Guided Trips

FISHING REPORT AND SYNOPSIS: 11/1/2018

Fishing is good in the Smokies and other mountain streams if you can catch it on a day where the wind is minimal. Otherwise, expect lots of leaves in the water for the next few days. Delayed harvest streams are also being stocked and fishing well in east Tennessee and western North Carolina.

In the Smokies, fall bugs are in full swing. We have been seeing blue-winged olives almost daily although they will hatch best on foul weather days. They are small, typically running anywhere from #20-#24 although a few larger ones have also shown up. A few October Caddis are still around as well. Terrestrials are close to being done for the year although we are still seeing a few bees and hornets near the stream. Isonychia nymphs, caddis pupa, and BWO nymphs will get it done for your subsurface fishing. Have some October Caddis (#12) and parachute BWO patterns (#18-#22) for dry flies and you should be set. Not interested in matching the hatch? Then fish a Pheasant Tail nymph under a #14 Parachute Adams. That rig can catch fish year round in the Smokies.

Brook and brown trout are now moving into the open to spawn. During this time of year, please be extremely cautious about wading through gravel riffles and the tailouts of pools. If you step on the redd (nest), you will crush the eggs that comprise the next generation of fish. Please avoid fishing to actively spawning fish and let them do their thing in peace.

Our tailwaters are still cranking although the Caney is finally starting to come down. I'm still hoping to get a firsthand report on the Caney Fork soon although it might be sometime next week or the week after before that happens at the earliest. Stay tuned for more on that. Fishing will still be slow overall with limited numbers of fish in that particular river unfortunately.

The Clinch is featuring high water as they try to catch up on the fall draw down. All of the recent rainfall set them back in this process but flows are now going up to try and make up some of the time lost. It is still fishing reasonably well on high water although we prefer the low water of late fall and early winter as it is one of our favorite times to be on the river.

Smallmouth are about done for the year with the cooler weather we are now experiencing. I caught a few yesterday on the Tennessee River while fishing with guide Rob Fightmaster, but overall the best bite is all but over. Our thoughts will be turning to musky soon, however. Once we are done with guide trips for the year, we'll be spending more time chasing these monsters.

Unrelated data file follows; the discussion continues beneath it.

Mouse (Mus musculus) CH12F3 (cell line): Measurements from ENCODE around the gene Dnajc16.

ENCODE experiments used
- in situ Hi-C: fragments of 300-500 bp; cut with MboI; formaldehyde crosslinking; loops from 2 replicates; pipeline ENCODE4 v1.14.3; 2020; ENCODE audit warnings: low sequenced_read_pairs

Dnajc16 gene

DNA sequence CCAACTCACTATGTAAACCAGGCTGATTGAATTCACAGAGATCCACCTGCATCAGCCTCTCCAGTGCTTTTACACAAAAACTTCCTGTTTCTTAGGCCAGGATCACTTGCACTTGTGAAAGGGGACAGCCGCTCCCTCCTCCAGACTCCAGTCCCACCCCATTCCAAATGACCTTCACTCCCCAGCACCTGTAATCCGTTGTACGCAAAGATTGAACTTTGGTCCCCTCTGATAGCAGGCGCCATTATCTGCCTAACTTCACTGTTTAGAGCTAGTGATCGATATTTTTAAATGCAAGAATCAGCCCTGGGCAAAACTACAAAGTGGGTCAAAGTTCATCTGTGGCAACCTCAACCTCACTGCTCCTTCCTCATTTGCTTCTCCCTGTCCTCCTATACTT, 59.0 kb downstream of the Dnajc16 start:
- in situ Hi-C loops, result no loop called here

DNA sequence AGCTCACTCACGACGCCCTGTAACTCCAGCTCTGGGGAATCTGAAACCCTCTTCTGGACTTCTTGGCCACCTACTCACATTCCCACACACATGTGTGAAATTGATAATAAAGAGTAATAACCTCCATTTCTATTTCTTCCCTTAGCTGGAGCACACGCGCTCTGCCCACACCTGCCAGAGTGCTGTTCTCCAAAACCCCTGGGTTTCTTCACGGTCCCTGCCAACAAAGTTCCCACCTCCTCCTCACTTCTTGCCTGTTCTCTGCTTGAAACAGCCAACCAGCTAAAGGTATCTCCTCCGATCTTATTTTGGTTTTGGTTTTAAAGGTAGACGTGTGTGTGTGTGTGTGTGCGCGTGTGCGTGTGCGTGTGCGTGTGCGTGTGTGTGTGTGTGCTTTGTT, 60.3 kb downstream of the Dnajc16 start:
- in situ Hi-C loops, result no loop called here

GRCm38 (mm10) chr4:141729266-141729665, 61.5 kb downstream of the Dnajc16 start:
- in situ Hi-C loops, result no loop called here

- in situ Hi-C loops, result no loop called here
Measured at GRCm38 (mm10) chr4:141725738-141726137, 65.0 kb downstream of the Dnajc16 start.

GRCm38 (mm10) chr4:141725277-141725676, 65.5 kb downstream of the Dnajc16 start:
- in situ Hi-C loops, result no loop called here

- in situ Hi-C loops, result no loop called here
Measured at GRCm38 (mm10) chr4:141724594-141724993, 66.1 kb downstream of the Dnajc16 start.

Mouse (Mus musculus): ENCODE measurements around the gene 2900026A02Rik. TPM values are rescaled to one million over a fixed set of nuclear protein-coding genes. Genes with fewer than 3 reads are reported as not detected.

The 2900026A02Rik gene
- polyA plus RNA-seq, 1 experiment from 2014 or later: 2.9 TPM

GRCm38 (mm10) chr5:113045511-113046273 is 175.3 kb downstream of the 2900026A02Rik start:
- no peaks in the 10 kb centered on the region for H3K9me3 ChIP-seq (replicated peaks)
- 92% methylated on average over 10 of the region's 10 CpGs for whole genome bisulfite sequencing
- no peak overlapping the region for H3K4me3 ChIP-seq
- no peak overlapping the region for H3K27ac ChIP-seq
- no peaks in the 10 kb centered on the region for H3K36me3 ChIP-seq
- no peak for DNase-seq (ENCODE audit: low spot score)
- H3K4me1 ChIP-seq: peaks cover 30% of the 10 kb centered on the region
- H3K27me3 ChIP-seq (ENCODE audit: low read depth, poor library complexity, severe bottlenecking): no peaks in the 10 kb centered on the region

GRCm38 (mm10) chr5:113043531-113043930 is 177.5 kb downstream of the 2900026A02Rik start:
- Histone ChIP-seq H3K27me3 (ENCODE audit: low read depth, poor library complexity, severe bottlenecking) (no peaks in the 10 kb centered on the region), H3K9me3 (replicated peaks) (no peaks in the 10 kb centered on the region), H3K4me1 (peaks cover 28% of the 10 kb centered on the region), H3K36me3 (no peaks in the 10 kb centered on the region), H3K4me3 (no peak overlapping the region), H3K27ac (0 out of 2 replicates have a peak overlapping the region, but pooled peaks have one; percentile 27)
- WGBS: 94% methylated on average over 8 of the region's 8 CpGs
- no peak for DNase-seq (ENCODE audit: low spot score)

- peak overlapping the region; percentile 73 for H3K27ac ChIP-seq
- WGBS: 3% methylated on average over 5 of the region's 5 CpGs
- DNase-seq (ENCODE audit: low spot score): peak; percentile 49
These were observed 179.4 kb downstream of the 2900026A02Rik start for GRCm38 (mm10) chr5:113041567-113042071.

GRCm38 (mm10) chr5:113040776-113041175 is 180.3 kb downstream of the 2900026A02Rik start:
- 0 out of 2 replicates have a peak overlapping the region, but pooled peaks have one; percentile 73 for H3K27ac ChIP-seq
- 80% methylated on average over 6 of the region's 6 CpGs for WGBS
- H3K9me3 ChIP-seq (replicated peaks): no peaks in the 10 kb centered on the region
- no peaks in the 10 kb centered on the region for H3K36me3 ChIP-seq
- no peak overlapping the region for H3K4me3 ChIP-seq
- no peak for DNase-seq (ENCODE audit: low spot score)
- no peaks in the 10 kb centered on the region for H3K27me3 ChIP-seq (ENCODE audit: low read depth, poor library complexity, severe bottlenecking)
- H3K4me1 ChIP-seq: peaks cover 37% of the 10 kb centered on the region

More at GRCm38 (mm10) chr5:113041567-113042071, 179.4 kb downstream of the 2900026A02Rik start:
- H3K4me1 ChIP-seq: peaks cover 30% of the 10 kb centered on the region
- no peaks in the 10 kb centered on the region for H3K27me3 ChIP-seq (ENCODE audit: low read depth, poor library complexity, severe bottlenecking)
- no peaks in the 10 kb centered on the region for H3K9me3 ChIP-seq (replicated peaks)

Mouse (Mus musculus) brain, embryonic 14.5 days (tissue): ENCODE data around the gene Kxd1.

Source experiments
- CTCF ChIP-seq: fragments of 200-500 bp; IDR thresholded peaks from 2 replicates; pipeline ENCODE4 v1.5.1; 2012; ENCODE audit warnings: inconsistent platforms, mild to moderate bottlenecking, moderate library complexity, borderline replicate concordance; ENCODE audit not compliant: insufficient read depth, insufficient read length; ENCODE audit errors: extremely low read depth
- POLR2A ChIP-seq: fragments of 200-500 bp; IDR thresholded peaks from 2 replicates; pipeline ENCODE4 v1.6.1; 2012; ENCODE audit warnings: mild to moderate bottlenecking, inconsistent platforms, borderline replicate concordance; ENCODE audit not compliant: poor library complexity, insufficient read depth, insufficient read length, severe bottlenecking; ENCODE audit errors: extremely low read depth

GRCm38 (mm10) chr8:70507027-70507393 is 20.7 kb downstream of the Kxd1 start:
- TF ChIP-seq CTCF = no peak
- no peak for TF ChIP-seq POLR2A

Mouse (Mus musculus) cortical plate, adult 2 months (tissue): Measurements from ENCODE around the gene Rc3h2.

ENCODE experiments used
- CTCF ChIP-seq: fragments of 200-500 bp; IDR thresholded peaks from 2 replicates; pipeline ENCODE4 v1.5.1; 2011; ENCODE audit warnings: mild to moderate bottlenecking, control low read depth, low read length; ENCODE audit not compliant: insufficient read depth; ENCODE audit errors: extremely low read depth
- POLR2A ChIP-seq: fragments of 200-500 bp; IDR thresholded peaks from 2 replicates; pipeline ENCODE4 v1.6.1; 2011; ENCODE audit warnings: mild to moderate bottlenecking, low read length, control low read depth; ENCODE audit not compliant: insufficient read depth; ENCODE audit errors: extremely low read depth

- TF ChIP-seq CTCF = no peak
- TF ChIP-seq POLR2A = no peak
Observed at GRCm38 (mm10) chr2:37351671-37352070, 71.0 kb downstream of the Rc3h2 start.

In the meantime, we still have a few open dates in November. Feel free to get in touch with me if you are interested in a guided trip. Thanks!

Photo of the Month: Fishing in Paradise

Photo of the Month: Fishing in Paradise

Saturday, June 14, 2008

The Grouchy Turtle (or Other Uses For Your Rod Tubes)


Driving up to my small cabin after work yesterday, I noticed something in the middle of the gravel road up ahead and stopped the car. A snapping turtle was kicking back, taking it easy in the middle of the narrow road. I figured the opportunity to get some great pictures of a turtle like that don't come around every day and snapped a few before prodding him to get him to move. He was really grouchy about the whole process so I ended up pushing him along with a rod tube (hey, they're good for more than holding those all-important fly rods). He kept snapping at it so I finally just poked at him and each time he would try to bite and lunge a little further. Eventually I got him far enough over in the road to drive around. By the way, if you ever run into one of these, don't get your hands too close. This thing could lunge short distances incredibly fast and I don't want to be the one doing the experiment to see if one will really bite off a finger...


Some of you may have noticed that the number of fishing trips has continued to rise despite a lack in reports. Basically here's what you need to know. The fish are eating well and if you find a stretch of water that no one has fished that day, you can catch plenty of fish. Terrestrials are hot right now with ant patterns still catching a bunch and the Green Weenie still doing its share as well. Isonychias are hatching and the little yellow stoneflies are out each evening. On the Middle Prong of Little River the Giant Yellow Stoneflies are out some evenings in fairly good numbers. They look like hummingbirds flying around the stream and are enough to get you quite excited.

I'm home for the weekend (came to see my dad for Father's Day) but since he has to work tomorrow, I might sneak over to the Caney Fork a few hours before heading back over to Townsend. If so I'm going back to look for the monsters I missed last time. Wish me luck...

2 comments:

  1. ijsouth11:23 PM

    I remember years ago finding a dead snapper hooked on an old trot line - it had to go at least 70lbs, which is a lot of soup. You were kind to prod that one off the road - around here, a lot of people would be bringing it home for dinner.

    ReplyDelete
  2. Not sure how big that dude is, don't see anything to judge the scale, but no doubt it could do some damage to a finger. I saw one bit a broom handle in two once, serious chompers.

    Steve B.

    ReplyDelete

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